“Legislating” that your children marry children of a certain skin color, as the Mennonites have effectively done with the way they treat their own who marry outside of their tribe, seems to cross a line. Some of the Mennonites who have married outside of the tribe wonder how the community can do so much business with other tribes, but lock them out when they marry a member of the community.

Belize would be poorer if all the Garinagu married out to other tribes, and all the Maya did likewise, and the Mennonite leaders told all their young people that they must find a spouse outside of the community, for along with “racial purity” will be lost beautiful, fascinating cultures that make the Belizean fabric richer and brighter. There is no need to fear. Intermarriage won’t happen if elders continue preaching to their young about their preferences. However, when a few of the young fall in love with the young of other tribes, they should not be turned away from the land where they were born and grew up.

At its core there is nothing wrong (I don’t think so) with the colonial agreement that allows the Mennonite group to maintain their way of life, but maybe the leaders should be careful to not go overboard, to not get too strict in insulating their young based on racial reasons. The 1957 agreement, signed by Governor Sir Colin Thornley of British Honduras (Belize) and the Reinland Mennonite Church, follows:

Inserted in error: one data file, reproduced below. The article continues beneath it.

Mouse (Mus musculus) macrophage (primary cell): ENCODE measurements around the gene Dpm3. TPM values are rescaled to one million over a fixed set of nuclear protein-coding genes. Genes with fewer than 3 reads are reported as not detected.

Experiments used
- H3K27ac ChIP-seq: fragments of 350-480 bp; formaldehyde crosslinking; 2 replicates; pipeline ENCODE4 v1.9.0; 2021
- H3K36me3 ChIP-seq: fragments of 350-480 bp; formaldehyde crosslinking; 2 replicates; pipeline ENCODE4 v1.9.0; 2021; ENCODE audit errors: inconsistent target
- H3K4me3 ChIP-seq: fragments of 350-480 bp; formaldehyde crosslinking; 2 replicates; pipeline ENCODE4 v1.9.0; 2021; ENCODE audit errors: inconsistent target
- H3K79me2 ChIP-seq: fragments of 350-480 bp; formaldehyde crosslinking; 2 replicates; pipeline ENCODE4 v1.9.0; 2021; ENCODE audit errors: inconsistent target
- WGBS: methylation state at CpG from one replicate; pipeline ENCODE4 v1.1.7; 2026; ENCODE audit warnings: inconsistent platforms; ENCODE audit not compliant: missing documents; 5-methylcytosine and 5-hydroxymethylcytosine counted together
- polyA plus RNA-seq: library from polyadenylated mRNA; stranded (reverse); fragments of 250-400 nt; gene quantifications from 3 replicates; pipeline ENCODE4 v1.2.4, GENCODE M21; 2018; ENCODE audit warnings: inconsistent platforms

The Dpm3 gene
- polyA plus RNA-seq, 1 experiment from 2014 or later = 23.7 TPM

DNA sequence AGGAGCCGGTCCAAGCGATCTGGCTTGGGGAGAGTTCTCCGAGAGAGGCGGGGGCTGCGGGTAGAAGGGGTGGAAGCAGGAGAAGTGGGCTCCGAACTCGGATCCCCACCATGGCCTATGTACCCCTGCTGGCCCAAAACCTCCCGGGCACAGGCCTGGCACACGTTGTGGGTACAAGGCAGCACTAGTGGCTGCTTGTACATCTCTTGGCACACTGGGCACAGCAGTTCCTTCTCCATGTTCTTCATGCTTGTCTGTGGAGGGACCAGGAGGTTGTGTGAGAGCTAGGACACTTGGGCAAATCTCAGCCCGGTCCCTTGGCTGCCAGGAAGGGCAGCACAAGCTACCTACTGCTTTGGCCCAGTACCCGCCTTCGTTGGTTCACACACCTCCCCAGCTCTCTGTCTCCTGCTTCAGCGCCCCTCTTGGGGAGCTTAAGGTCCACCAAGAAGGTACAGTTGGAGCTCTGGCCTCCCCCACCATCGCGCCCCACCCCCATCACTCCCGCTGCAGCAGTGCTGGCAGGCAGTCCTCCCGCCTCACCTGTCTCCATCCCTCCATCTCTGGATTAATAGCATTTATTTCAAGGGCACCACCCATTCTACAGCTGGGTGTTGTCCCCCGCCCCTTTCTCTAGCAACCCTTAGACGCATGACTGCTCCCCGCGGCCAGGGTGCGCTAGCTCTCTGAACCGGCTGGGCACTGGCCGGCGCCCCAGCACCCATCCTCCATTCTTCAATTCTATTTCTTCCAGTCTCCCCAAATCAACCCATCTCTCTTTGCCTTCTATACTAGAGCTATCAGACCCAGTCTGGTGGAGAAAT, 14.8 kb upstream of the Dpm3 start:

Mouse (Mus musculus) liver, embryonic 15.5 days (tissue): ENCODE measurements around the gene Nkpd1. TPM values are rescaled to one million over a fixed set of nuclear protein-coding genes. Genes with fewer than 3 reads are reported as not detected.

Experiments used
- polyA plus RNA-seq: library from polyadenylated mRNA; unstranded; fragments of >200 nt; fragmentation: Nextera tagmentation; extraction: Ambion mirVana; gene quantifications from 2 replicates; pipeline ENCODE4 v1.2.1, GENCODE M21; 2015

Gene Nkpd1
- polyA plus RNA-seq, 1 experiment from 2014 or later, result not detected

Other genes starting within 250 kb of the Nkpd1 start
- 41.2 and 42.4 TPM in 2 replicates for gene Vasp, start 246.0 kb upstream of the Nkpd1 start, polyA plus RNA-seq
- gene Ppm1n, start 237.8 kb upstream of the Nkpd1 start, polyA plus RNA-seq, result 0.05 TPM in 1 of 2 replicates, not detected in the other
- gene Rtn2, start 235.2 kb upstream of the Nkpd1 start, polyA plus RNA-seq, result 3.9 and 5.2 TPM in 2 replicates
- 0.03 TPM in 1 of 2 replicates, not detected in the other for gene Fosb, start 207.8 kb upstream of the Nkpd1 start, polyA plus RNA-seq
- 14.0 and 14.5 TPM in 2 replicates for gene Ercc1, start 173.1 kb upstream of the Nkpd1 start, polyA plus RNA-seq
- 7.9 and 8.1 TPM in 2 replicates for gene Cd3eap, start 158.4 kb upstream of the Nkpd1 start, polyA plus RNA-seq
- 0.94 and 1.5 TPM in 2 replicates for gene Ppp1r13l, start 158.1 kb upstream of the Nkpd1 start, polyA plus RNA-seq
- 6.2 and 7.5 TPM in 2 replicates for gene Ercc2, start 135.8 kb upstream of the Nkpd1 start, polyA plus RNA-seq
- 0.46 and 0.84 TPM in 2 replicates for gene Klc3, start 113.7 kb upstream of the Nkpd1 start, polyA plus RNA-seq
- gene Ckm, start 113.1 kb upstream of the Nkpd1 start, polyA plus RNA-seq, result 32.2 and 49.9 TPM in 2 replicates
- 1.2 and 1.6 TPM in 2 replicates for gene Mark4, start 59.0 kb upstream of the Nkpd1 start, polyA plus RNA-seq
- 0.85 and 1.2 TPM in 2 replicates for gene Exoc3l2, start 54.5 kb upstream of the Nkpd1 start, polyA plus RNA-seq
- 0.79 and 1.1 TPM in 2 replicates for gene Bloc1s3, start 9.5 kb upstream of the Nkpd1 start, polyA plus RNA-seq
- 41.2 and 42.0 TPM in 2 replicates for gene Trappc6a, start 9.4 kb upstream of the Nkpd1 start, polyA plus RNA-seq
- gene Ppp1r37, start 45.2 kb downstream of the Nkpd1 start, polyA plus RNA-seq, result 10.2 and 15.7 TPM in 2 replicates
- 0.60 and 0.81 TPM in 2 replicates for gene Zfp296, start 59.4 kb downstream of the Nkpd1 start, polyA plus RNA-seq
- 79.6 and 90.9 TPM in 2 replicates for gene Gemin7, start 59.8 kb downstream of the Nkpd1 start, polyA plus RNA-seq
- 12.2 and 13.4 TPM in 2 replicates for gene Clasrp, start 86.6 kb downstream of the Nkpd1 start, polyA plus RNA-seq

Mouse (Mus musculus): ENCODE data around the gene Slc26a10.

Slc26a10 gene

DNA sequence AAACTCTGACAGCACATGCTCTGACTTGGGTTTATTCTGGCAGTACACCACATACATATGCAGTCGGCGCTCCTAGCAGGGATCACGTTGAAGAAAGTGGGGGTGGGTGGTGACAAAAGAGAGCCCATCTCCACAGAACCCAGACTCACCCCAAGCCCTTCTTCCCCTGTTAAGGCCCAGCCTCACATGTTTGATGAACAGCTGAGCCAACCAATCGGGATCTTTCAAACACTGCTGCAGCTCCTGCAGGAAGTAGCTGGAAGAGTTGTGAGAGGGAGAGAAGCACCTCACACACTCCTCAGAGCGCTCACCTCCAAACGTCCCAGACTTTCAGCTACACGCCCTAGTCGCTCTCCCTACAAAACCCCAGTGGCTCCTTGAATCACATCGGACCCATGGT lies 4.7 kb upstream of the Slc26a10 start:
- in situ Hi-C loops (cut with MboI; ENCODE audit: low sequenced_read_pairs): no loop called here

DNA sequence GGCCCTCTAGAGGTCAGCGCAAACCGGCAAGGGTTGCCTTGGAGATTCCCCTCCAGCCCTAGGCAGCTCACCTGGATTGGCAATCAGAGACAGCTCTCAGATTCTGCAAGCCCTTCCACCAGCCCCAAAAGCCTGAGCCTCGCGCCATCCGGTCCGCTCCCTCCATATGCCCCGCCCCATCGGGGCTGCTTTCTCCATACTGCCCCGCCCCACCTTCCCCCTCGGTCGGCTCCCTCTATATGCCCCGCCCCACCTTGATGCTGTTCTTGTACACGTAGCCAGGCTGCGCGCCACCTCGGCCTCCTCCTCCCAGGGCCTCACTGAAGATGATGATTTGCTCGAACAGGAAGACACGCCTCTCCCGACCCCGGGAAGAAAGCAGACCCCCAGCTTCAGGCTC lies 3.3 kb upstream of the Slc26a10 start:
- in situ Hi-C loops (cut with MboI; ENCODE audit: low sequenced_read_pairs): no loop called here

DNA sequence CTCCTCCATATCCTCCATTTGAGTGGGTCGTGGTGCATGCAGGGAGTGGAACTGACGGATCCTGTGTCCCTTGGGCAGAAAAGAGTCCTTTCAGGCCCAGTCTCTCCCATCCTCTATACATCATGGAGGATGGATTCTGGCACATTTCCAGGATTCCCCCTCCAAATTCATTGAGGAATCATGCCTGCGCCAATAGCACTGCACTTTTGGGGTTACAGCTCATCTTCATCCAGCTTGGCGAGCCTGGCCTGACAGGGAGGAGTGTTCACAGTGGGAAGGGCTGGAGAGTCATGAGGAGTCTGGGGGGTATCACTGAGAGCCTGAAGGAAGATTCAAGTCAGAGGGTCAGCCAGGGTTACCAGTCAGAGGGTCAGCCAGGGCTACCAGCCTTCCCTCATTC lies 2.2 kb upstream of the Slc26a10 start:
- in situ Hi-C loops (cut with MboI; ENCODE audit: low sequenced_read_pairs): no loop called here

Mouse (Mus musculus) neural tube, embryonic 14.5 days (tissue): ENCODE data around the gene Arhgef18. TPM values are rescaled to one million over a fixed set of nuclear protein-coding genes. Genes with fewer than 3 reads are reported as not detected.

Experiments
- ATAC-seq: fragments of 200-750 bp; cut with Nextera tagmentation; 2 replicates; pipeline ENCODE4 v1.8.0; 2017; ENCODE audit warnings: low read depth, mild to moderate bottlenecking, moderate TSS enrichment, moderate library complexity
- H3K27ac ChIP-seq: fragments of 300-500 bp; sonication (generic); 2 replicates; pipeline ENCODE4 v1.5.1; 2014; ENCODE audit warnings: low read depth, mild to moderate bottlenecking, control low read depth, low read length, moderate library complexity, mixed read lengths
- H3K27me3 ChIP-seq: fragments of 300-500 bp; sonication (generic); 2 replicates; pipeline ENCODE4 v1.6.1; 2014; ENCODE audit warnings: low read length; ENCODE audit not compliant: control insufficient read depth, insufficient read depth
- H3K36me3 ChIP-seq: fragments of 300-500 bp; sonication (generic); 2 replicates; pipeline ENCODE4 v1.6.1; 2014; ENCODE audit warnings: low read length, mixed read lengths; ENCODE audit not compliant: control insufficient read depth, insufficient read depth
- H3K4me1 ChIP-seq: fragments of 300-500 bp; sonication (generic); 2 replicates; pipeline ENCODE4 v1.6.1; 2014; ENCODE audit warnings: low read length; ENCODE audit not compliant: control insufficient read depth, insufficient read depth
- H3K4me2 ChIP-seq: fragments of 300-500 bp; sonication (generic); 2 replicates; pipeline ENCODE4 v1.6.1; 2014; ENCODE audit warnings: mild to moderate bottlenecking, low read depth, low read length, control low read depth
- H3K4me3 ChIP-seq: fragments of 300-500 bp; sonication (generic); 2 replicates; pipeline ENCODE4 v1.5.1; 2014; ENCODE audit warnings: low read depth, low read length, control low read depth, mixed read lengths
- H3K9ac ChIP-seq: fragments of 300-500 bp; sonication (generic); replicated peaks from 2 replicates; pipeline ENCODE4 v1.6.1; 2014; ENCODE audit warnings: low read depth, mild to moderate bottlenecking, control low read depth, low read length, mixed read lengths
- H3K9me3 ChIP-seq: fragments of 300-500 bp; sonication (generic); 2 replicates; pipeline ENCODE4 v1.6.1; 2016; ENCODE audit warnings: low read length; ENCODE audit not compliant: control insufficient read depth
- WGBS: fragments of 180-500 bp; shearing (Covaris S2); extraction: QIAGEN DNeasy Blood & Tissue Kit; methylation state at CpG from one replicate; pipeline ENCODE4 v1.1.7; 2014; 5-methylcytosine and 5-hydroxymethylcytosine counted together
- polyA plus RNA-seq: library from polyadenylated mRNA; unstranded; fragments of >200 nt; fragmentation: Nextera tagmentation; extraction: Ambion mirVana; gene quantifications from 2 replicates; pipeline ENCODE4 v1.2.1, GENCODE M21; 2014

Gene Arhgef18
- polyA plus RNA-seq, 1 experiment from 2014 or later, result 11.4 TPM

(a) the right to run their own Churches and schools, with their own teachers, in their own language, according to their own religion; (b) exemption from making the customary immigration de-posits; (c) protection of life and property in Peace and War; (d) entire exemption from any military service; (e) the privilege of affirming with the simple “yes” or “no” instead of making oaths in or out of the Courts; (f) freedom of movement, according to law, to enter or leave the country with their money and property; (g) the right to administer and invest the estates of their people, especially those of widows and orphans in their own “Trust System,” called the “Waisenamt,” according to their own rules and regulations; (h) the right to bring into British Honduras the old, infirm and invalid members of the Mennonite community provided that the individuals do not become a charge on the Government of British Honduras; (i)exemption from any social security or compulsory system of insurance.

The Mennonites will—(a) pay all costs and expenses incurred in establishing their settlement; (b) bring into British Honduras capital investment in cash and kind amounting to five hundred thousand dollars British Honduras currency; (c) produce food not only for themselves but for local consumption and for the export market; (d) conduct themselves as good citizens, and subject to this agreement, observe and obey the laws of British Honduras; (e) pay all normal duties, taxes, fees and charges by law established, such as customs duty, land tax, estate duty, property tax and income tax.

Next time we will look more closely at the agreement and the privileges/rules that govern the Spanish Lookout community.